Foster care has taught me that God is not afraid of my questions. And I have to turn to Scripture when God seems silent. Isaiah 55:8 says, 

“For my thoughts are not your thoughts, neither are your ways my ways,” declares the Lord. “As the heavens are higher than the earth, so are my ways higher than your ways and my thoughts than your thoughts.” 

And Psalm 103:13:

“As a father has compassion on his children, so the Lord has compassion on those who fear him.” 

Any amount of love or compassion we have for God’s children is only a small glimpse of God’s care for them. We trust in a God who will someday make all things right. We’re learning to trust Him with these children that we come to love as our own. 

Any amount of love or compassion we have for God’s children is only a small glimpse of God’s care for them.

Trusting each other

I’ve heard foster care called “voluntary redemptive suffering”— and suffering can take a big toll on a marriage. We’ve learned a lot about trusting each other as husband and wife through being foster parents.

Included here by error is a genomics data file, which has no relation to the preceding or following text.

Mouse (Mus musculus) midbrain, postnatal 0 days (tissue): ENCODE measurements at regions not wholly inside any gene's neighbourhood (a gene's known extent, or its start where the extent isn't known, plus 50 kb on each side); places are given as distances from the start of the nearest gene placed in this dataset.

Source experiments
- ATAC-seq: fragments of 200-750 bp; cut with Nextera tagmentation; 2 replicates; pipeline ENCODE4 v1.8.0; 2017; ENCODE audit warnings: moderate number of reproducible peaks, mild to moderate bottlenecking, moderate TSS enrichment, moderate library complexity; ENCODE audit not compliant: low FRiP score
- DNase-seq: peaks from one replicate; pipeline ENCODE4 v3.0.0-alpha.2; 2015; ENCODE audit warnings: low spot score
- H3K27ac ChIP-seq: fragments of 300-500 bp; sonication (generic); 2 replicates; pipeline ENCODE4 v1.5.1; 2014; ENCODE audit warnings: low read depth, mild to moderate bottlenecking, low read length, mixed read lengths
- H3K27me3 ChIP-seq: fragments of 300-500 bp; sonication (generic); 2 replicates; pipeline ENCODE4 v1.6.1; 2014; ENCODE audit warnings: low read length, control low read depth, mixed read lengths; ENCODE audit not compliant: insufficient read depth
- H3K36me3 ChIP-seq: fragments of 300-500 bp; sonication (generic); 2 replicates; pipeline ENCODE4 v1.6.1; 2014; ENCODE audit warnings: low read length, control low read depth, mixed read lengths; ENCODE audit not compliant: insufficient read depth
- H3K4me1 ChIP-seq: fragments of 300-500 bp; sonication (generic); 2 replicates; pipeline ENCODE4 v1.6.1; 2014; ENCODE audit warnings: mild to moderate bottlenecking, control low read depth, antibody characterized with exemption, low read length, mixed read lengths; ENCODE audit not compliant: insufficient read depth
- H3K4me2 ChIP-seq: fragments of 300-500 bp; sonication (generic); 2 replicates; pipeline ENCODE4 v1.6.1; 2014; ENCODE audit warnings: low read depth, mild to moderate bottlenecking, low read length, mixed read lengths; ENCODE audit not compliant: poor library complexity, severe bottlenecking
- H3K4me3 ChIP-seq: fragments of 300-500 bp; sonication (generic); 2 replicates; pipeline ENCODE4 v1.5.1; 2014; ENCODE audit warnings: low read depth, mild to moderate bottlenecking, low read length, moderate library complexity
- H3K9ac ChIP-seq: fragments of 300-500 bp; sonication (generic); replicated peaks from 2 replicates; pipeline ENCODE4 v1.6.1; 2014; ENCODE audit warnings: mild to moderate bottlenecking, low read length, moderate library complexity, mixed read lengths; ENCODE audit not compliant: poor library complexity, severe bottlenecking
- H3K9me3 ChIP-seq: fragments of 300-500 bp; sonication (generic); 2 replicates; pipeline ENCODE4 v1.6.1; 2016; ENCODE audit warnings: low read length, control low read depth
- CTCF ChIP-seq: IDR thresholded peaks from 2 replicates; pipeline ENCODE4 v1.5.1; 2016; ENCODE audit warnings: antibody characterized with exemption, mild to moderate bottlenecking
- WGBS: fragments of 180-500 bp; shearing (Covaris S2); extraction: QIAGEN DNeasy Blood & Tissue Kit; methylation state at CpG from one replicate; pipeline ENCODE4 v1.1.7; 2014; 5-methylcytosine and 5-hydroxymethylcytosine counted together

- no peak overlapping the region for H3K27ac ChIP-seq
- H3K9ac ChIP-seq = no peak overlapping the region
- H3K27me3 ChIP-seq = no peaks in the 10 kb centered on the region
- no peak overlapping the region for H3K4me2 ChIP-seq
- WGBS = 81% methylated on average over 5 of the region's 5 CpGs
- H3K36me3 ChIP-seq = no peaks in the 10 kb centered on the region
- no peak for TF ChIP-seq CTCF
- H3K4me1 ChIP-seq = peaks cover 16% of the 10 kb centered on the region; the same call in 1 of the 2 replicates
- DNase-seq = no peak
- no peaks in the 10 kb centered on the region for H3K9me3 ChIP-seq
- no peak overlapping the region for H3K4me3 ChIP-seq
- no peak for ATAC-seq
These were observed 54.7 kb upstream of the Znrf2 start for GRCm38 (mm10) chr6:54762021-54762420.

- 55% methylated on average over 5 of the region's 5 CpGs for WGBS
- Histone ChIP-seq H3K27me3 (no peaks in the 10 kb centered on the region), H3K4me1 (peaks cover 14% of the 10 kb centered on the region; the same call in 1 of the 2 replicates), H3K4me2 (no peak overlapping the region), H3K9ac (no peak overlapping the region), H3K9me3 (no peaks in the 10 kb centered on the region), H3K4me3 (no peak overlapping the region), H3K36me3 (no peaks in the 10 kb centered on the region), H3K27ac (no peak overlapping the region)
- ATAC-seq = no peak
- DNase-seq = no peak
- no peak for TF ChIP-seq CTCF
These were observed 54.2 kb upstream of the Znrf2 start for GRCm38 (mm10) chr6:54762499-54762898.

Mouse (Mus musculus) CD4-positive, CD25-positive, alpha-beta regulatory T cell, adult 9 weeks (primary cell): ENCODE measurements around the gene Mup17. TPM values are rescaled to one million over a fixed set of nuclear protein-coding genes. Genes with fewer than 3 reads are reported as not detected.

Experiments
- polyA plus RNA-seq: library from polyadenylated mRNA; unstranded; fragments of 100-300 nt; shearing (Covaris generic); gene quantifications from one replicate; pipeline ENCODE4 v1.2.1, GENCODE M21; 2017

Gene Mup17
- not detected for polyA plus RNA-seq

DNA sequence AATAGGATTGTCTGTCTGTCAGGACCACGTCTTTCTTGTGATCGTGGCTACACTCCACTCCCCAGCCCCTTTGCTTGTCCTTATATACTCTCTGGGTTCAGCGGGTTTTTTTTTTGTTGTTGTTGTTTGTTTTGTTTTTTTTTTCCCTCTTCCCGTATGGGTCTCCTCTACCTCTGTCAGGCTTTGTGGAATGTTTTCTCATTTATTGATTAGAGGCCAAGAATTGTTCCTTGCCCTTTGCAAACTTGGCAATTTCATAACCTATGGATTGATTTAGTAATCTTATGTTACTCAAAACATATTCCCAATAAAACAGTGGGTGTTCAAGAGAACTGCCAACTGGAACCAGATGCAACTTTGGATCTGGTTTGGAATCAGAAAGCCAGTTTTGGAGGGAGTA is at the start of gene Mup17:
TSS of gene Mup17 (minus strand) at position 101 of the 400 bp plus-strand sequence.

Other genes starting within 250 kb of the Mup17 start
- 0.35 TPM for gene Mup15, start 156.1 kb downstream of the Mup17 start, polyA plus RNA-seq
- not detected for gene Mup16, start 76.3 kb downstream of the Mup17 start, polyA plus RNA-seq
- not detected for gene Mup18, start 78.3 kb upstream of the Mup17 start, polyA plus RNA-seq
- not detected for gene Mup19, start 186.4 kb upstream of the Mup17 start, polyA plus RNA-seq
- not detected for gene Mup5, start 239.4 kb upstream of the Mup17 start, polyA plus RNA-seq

We’ve learned we need grace upon grace

Foster care is all about giving sacrificially of yourself to join God in redeeming and restoring another’s life. It’s beautiful and biblical. But the problem with giving away pieces of yourself to heal another family (which is always the first goal of foster care) is that it can leave you depleted. 

And if two people in a marriage are depleted, it can be hard to love and serve each other well. 

We’ve learned to lean on Jesus. Foster care might deplete you, but Jesus offers us a spring of living water that never runs dry (John 4:13-14; John 6:35; Jer. 2:13). We’ve learned to trust him for the grace to do what He’s called us to do— because we know through experience we can’t do anything by our own strength.